Ned Stark uttered his famous line “winter is coming” for a good reason in “Game of Thrones.” While you might not battle white walkers when the cold winds begin to blow, you nevertheless face threats. So does your home — in the form of damage from unforgiving elements.
You don’t want to spend the first warm days of spring performing countless repairs. Wouldn’t it be better to prevent the damage in the first place? Of course. These five things will protect your home from ice this winter.
You might take your car to the shop for winterization, but you don’t have a similar option with your home. What tasks should you tackle? Start by assessing your home’s ingress and egress points. Clearing away furniture and flower pots from decking does double duty — it creates a clear walking path to prevent tripping while preventing mold and mildew from accumulating.
Take a look at your doors. Have you lubricated the tracks, hinges and rollers to your automatic garage door so you can pull in smoothly and avoid struggling with groceries on a steep, icy driveway? Did you replace twist knobs — impossible to manipulate with gloves — with levered versions to make it easier to get in from the cold? The latter also improves accessibility for family members with arthritis.
Please look up, as danger can lurk overhead. Cleaning your gutters can prevent ice dams from accumulating on your roof, causing trouble — more on that in a bit. Do you have a flat roof over a carport? If so, consider investing in a rake to remove excess accumulation that has no way to slide to the ground.
Ice poses the greatest risk to your home where it can trip and injure you. According to the Centers for Disease Control and Prevention, spills on snow and ice hurt a million Americans each year, killing 17,000. Leaving the white stuff on your sidewalks is a recipe for disaster, especially considering the high cost of health care in the United States.
Furthermore, failure to clean your walkways could lead to a hefty fine. Many jurisdictions have enacted snow removal laws that dictate the time frame you have to get out there with the shovel and salt.
What are your options for melting snow and ice? Here are some of your choices:
- Standard deicers: You can find deicing pellets at nearly any grocery or hardware store. The ones made from magnesium chloride are more sustainable and less damaging to your driveway than standard salt or calcium chloride.
- Rubbing alcohol: Rubbing alcohol has a much lower freezing point than water. You can mix it with boiling water and dish soap for larger areas or make a spray bottle solution of ⅔ alcohol to ⅓ water to deice door handles and other small locations.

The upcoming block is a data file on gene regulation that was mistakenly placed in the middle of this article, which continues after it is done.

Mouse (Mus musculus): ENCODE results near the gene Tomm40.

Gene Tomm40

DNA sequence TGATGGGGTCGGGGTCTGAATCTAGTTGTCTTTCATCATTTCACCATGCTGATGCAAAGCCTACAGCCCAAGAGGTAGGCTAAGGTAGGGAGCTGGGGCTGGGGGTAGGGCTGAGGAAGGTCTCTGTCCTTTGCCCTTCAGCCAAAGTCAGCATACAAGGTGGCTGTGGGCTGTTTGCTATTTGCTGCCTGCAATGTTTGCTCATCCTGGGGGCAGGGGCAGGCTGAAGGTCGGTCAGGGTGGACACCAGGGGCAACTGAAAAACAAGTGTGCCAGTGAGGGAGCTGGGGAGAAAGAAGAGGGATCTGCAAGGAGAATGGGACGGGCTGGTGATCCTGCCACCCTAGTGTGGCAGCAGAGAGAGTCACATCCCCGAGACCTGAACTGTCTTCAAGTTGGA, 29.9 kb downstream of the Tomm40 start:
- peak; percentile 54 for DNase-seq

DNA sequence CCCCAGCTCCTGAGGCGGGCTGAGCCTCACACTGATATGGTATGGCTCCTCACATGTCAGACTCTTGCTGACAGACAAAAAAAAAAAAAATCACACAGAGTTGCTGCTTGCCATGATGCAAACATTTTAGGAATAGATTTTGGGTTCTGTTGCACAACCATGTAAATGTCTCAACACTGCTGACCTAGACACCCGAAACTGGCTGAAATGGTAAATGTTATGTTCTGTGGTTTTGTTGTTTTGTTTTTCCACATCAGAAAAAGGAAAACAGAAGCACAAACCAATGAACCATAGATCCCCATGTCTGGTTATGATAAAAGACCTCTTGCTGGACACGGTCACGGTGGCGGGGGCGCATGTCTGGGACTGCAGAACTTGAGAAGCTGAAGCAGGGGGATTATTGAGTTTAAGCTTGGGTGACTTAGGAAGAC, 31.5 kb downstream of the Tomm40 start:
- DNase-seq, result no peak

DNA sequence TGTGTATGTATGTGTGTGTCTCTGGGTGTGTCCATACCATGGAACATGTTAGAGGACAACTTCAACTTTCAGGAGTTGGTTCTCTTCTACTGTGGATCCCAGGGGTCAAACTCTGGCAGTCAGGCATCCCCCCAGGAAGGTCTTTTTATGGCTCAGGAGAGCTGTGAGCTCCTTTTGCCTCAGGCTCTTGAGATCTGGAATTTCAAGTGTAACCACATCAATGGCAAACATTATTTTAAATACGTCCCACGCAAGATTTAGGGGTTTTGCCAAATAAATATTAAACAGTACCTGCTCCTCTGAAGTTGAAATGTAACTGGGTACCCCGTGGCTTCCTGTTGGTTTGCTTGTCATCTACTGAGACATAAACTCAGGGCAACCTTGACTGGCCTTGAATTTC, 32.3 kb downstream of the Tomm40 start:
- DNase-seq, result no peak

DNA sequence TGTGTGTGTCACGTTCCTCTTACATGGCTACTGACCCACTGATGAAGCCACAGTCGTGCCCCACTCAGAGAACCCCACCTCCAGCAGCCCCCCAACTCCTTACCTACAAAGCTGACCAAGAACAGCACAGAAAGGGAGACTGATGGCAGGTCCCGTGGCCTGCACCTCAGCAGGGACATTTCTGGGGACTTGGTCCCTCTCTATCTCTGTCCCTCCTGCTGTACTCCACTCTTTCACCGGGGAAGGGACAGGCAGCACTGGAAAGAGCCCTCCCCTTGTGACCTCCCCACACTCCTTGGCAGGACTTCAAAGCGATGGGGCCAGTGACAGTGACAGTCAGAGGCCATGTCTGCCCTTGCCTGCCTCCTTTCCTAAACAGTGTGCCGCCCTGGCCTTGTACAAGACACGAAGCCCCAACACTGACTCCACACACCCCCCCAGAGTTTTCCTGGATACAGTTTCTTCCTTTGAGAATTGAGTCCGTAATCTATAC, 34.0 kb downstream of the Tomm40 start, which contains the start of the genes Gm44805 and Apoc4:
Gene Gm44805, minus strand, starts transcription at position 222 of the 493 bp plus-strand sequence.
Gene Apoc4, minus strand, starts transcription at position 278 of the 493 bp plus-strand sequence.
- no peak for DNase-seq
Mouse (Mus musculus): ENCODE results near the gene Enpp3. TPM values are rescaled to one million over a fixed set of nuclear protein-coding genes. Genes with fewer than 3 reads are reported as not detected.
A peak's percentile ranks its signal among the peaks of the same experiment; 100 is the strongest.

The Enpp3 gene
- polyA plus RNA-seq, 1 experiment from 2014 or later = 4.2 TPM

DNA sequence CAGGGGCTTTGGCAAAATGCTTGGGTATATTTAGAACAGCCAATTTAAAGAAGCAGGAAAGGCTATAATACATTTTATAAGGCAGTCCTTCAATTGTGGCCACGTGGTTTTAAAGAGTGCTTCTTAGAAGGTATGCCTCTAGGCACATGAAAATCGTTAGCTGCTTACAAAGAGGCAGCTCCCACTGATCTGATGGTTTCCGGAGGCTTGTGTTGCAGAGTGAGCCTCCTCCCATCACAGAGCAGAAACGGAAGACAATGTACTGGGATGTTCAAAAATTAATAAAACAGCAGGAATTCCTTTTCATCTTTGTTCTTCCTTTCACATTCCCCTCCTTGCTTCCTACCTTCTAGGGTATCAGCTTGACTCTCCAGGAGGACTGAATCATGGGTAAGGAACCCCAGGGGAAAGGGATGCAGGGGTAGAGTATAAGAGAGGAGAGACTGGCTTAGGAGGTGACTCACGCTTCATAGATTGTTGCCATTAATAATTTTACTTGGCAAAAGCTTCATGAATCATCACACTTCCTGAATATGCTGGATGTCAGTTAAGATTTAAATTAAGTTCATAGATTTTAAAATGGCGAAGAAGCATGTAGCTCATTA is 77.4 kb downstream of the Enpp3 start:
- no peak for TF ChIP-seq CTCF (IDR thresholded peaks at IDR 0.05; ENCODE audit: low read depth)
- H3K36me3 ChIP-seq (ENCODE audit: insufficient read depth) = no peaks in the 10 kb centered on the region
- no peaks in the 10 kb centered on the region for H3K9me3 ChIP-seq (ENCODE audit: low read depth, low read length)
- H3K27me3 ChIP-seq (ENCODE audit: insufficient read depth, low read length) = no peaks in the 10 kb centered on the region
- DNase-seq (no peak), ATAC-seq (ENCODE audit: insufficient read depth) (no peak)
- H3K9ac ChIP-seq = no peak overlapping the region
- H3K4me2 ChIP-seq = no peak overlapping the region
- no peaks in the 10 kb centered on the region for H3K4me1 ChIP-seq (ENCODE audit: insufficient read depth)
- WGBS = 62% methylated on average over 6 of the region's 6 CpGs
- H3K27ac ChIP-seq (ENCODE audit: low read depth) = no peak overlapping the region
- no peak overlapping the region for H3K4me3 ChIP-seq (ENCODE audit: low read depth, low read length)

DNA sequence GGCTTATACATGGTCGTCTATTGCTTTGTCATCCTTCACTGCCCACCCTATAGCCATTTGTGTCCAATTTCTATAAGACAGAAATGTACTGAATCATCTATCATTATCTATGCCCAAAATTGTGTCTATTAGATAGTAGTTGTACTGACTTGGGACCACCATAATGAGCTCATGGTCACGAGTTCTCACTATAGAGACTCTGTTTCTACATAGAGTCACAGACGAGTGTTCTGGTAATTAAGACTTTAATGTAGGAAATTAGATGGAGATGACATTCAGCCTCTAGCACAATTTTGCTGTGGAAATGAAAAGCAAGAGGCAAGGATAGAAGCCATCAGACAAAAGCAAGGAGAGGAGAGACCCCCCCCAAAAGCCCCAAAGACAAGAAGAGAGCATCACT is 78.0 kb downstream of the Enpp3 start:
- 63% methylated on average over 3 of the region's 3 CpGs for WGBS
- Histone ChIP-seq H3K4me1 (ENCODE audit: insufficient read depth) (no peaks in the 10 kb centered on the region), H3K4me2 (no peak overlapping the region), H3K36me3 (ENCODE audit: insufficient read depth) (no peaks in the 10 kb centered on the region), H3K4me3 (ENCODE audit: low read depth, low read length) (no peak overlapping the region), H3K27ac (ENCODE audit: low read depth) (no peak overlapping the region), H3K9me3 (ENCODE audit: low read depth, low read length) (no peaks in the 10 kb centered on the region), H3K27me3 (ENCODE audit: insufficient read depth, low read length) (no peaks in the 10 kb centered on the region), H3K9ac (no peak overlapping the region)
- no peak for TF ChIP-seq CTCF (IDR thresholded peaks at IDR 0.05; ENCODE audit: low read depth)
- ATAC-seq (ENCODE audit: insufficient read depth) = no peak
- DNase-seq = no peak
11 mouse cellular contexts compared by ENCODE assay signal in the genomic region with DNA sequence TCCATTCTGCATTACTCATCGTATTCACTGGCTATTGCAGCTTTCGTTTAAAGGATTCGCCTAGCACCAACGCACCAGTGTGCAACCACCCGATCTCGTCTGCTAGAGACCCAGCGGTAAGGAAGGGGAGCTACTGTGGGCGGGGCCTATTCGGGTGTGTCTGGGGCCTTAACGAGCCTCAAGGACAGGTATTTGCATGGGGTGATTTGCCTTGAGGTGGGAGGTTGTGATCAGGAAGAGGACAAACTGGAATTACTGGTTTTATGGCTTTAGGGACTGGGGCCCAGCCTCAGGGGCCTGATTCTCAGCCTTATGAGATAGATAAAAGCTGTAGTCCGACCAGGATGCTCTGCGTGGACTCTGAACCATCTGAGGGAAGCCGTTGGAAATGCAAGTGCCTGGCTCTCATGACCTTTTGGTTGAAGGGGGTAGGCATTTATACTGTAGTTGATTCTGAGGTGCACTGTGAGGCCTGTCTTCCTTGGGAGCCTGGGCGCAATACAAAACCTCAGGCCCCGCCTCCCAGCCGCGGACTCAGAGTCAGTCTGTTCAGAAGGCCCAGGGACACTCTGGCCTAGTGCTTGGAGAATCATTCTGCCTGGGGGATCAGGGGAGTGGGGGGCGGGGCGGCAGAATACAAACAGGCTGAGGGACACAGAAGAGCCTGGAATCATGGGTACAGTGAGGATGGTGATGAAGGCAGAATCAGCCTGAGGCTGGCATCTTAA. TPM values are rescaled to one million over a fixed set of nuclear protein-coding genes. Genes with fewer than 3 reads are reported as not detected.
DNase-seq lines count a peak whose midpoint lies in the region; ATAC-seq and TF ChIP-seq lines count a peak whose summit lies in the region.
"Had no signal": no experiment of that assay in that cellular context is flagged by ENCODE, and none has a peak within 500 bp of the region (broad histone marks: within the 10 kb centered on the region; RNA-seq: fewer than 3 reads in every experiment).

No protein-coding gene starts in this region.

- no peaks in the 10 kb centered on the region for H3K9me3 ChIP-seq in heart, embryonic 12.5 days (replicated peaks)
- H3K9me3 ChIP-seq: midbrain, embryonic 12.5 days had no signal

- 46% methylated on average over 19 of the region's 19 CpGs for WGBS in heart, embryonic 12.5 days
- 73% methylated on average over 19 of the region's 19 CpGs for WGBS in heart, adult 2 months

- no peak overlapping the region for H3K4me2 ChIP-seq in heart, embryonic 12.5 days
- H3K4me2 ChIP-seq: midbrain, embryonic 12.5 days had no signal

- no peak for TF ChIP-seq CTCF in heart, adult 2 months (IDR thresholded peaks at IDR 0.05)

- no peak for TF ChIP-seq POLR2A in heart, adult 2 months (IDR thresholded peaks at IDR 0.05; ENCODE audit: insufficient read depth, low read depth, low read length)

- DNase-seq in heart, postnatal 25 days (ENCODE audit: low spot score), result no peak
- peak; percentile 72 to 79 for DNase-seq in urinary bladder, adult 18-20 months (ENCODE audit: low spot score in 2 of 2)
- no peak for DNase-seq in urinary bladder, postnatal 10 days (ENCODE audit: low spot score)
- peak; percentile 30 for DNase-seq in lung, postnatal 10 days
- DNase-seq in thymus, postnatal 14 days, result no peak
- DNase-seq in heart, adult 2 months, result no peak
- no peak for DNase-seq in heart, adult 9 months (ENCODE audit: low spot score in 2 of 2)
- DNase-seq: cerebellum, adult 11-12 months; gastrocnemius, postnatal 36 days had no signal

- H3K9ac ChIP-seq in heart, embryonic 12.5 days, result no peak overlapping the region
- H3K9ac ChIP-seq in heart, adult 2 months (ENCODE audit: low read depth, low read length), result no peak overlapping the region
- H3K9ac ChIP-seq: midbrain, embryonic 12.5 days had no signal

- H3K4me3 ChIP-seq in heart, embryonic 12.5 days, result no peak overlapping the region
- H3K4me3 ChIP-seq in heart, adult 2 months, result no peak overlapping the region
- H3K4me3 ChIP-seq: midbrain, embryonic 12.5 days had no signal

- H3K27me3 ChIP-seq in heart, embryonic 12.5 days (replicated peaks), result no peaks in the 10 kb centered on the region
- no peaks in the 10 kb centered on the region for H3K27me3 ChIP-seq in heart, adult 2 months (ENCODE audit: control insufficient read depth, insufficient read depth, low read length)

- Natural, nonslip materials: While kitty litter and sawdust won’t melt ice, they do create traction, helping you navigate over surfaces plagued by frequent melt-and-refreeze.
- Heated mats: If you have a bigger budget, heated mats can be a godsend, especially for the elderly or disabled who struggle to shovel.
- Heated driveways: Is money not an issue? If so, why not consider a heated driveway? They’re easy in places with heavy snowfall and freezing, but they can cost thousands to install.
A little bit of snow on your tipi can add extra insulation, but letting ice accumulate on your roof is a no-no. It’s one reason cleaning your gutters before the first flakes is vital. However, you can take additional measures to prevent this damaging phenomenon that can cause water leaks inside walls, spurring mold growth and even sparking electrical fires.
An ice dam occurs when snow melt forms a wall of ice on your roof’s edge, keeping accumulation from sliding off the side. Instead, water drips into your home, causing leaks. Your best prevention bet is to insulate your attic and stop air from escaping. Please note that you also need adequate ventilation to draw in cold, outside air and let heated air escape.
Indoor humidity can cause ice and frost to accumulate on your windows, causing cracks. Ice can also melt off single-pane windows, seeping inside walls and causing mold.
Winterize your home’s windows by getting out the caulk gun and sealing any cracks to prevent air transfer from inside to outside, encouraging condensation and causing ice formation. You may wish to run a dehumidifier if the problem is severe, but many people suffer from dry, indoor air in the winter — use your judgment. It might be worth upgrading to a double-pane design, as you’ll make up much of the purchase price in saved utility costs over time.
Please don’t forget your prized plants. While many species survive the cold season without problems, others need more protection. Furthermore, trimming tree branches can prevent them from breaking under the ice and snow’s weight and causing damage.
Cover your plant beds with a protective layer of mulch and wrap plants that require it. Pull perennial weeds to discourage them from becoming well-established over the cold season. If you have a lawn, apply a winter fertilizer before the first snowfall.
Ice can do considerable damage to your home. What steps should you take to get ready for winter’s worst?
Follow the above steps to protect your home from ice this winter. An ounce of prevention is much better than pricey repairs come spring.
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